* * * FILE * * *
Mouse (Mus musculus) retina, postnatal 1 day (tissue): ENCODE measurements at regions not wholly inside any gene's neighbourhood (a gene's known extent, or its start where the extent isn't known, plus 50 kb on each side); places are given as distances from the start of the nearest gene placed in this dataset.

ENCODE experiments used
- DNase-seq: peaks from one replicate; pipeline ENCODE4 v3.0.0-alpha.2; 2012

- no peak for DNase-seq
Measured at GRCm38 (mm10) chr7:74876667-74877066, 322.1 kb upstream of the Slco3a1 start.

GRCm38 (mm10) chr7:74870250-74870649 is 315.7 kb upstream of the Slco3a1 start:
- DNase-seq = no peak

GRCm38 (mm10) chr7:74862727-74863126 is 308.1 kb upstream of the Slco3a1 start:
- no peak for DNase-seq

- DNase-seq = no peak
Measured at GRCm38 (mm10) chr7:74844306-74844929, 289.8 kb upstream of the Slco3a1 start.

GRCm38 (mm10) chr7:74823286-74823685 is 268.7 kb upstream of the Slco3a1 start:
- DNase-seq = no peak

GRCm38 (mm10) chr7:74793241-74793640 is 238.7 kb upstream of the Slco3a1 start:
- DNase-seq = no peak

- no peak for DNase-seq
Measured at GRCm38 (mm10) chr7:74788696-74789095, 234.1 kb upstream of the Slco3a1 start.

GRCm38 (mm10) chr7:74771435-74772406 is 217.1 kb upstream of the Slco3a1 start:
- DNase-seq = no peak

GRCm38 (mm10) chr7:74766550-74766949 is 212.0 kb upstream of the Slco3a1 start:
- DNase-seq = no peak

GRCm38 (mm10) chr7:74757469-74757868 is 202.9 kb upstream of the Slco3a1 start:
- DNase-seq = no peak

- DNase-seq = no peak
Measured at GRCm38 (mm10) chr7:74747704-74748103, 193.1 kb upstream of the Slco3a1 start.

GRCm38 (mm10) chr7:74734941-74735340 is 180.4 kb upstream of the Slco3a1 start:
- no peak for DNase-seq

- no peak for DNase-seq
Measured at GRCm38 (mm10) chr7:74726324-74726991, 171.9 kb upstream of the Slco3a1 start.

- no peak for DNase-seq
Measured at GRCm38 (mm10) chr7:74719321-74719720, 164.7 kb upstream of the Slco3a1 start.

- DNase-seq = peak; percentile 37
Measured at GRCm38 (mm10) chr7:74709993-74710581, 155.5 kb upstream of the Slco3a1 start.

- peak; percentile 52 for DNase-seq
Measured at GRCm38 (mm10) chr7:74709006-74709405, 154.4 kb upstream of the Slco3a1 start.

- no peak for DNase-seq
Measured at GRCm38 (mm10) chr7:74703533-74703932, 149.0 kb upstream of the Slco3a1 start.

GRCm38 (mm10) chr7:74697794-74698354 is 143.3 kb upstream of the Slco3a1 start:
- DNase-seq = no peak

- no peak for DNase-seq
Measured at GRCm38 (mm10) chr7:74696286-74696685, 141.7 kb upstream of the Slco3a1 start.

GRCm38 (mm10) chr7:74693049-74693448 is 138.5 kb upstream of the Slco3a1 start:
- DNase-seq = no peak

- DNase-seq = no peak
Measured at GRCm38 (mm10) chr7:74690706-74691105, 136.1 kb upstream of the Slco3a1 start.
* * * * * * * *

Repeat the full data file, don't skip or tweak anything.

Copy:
Mouse (Mus musculus) retina, postnatal 1 day (tissue): ENCODE measurements at regions not wholly inside any gene's neighbourhood (a gene's known extent, or its start where the extent isn't known, plus 50 kb on each side); places are given as distances from the start of the nearest gene placed in this dataset.

ENCODE experiments used
- DNase-seq: peaks from one replicate; pipeline ENCODE4 v3.0.0-alpha.2; 2012

- no peak for DNase-seq
Measured at GRCm38 (mm10) chr7:74876667-74877066, 322.1 kb upstream of the Slco3a1 start.

GRCm38 (mm10) chr7:74870250-74870649 is 315.7 kb upstream of the Slco3a1 start:
- DNase-seq = no peak

GRCm38 (mm10) chr7:74862727-74863126 is 308.1 kb upstream of the Slco3a1 start:
- no peak for DNase-seq

- DNase-seq = no peak
Measured at GRCm38 (mm10) chr7:74844306-74844929, 289.8 kb upstream of the Slco3a1 start.

GRCm38 (mm10) chr7:74823286-74823685 is 268.7 kb upstream of the Slco3a1 start:
- DNase-seq = no peak

GRCm38 (mm10) chr7:74793241-74793640 is 238.7 kb upstream of the Slco3a1 start:
- DNase-seq = no peak

- no peak for DNase-seq
Measured at GRCm38 (mm10) chr7:74788696-74789095, 234.1 kb upstream of the Slco3a1 start.

GRCm38 (mm10) chr7:74771435-74772406 is 217.1 kb upstream of the Slco3a1 start:
- DNase-seq = no peak

GRCm38 (mm10) chr7:74766550-74766949 is 212.0 kb upstream of the Slco3a1 start:
- DNase-seq = no peak

GRCm38 (mm10) chr7:74757469-74757868 is 202.9 kb upstream of the Slco3a1 start:
- DNase-seq = no peak

- DNase-seq = no peak
Measured at GRCm38 (mm10) chr7:74747704-74748103, 193.1 kb upstream of the Slco3a1 start.

GRCm38 (mm10) chr7:74734941-74735340 is 180.4 kb upstream of the Slco3a1 start:
- no peak for DNase-seq

- no peak for DNase-seq
Measured at GRCm38 (mm10) chr7:74726324-74726991, 171.9 kb upstream of the Slco3a1 start.

- no peak for DNase-seq
Measured at GRCm38 (mm10) chr7:74719321-74719720, 164.7 kb upstream of the Slco3a1 start.

- DNase-seq = peak; percentile 37
Measured at GRCm38 (mm10) chr7:74709993-74710581, 155.5 kb upstream of the Slco3a1 start.

- peak; percentile 52 for DNase-seq
Measured at GRCm38 (mm10) chr7:74709006-74709405, 154.4 kb upstream of the Slco3a1 start.

- no peak for DNase-seq
Measured at GRCm38 (mm10) chr7:74703533-74703932, 149.0 kb upstream of the Slco3a1 start.

GRCm38 (mm10) chr7:74697794-74698354 is 143.3 kb upstream of the Slco3a1 start:
- DNase-seq = no peak

- no peak for DNase-seq
Measured at GRCm38 (mm10) chr7:74696286-74696685, 141.7 kb upstream of the Slco3a1 start.

GRCm38 (mm10) chr7:74693049-74693448 is 138.5 kb upstream of the Slco3a1 start:
- DNase-seq = no peak

- DNase-seq = no peak
Measured at GRCm38 (mm10) chr7:74690706-74691105, 136.1 kb upstream of the Slco3a1 start.